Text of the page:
I used a list of minimum wage data by country published on Wikipedia to compare passport costs to income. 11 countries did not have a clear minimum wages and these countries were therefore omitted from the analysis.

Results

Passport costs (2018)

Passport-cost-by-country-20181

Interactive chart.

Rank USD Issuing Country Cost USD Adult: Validity of Standard Pasport (years)
41 Indonesia $11.43 10
40 India $23.24 10
39 Bulgaria $25.37 5
3 Japan $150.06 10
2 Turkey $177.47 10
1 Australia $223.43 10

Full list.

Indonesian citizens can buy a passport for just $11.43 USD. This might leave many Australian citizens wondering why they have to pay $223.43 USD. The mean average cost for a passport of the 41 countries considered is $72.48 USD.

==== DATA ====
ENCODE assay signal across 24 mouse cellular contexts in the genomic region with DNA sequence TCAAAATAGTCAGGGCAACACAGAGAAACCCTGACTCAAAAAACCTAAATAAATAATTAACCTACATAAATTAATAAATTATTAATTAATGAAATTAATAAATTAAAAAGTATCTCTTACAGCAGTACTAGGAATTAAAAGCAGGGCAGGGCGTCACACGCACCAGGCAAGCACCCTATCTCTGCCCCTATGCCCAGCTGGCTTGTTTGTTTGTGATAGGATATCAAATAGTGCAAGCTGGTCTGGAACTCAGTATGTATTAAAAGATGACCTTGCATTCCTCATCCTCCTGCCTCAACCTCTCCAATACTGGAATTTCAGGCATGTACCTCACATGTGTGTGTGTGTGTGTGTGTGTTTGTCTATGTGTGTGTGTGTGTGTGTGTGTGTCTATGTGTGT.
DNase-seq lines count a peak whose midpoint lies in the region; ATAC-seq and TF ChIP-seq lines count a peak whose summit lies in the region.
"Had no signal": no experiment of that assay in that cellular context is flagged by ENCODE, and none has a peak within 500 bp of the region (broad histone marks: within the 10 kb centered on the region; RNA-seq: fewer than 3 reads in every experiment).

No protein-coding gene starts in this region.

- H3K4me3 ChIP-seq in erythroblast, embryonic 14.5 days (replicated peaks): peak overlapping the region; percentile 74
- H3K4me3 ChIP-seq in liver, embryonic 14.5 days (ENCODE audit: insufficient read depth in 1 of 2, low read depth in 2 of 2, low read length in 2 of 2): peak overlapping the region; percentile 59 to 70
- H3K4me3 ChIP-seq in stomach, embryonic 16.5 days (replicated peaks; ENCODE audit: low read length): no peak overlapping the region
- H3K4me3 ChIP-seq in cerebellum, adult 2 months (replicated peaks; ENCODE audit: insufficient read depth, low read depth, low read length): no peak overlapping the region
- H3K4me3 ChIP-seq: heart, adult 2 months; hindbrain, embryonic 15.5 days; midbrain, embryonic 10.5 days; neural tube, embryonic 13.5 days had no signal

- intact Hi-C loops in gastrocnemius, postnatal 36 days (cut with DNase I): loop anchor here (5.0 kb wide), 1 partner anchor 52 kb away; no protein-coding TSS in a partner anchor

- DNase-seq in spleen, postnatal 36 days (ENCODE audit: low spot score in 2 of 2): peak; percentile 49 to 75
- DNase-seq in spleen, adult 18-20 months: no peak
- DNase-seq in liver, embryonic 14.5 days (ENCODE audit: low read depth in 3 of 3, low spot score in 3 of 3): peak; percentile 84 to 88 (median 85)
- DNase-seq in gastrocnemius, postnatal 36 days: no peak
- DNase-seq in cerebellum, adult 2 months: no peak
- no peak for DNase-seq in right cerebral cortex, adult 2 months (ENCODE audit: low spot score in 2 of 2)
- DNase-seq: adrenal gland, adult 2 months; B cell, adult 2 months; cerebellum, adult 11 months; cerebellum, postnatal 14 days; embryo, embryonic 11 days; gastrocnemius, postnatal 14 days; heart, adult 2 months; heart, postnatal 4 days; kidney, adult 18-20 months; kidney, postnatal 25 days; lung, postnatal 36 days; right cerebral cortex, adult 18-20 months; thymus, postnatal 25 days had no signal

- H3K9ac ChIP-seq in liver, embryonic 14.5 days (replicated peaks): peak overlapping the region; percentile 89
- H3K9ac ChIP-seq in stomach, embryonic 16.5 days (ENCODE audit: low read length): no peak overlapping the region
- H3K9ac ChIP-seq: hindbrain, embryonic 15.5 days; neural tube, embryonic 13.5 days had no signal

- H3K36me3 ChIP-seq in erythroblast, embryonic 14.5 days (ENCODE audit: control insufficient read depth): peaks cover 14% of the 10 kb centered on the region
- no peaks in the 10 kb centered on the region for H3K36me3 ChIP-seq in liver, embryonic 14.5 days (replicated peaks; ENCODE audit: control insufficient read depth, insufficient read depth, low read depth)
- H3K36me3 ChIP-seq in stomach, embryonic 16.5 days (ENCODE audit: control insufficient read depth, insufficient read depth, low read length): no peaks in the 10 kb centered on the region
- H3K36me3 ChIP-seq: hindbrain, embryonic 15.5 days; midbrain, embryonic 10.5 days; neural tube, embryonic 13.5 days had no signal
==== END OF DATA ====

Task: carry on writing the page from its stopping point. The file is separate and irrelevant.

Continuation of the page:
Passport costs by year (2018)

The passports above have varying lengths of validity, from five to ten years. I analysed cost per year of each passport to get a better understanding of value.

Passport-yearly-cost-by-country-2018

Interactive chart.

Rank cost p/yr usd Issuing Country Cost /yr USD Adult: Validity of Standard Pasport (years)
41 Indonesia $1.14 10
40 India $2.32 10
39 China $2.84 10
3 Greece $20.94 5
2 France $21.34 5
1 Australia $22.34 10

Full list.

When examining passport costs by year the costs do not seem as prohibitive. Even at the most expensive end of the spectrum the Australian passport works out to cost $22.34 per year over 10 years. Perhaps passport authorities should consider charging yearly for passports.

Passport costs vs income (2018)

While cost of a passport is an important metric. It does not consider the wealth of the country and how much of a persons income is required to purchase a passport for travel. Using minimum wage data it is possible to get an idea on how the lowest paid workers must pay for the luxury to travel internationally.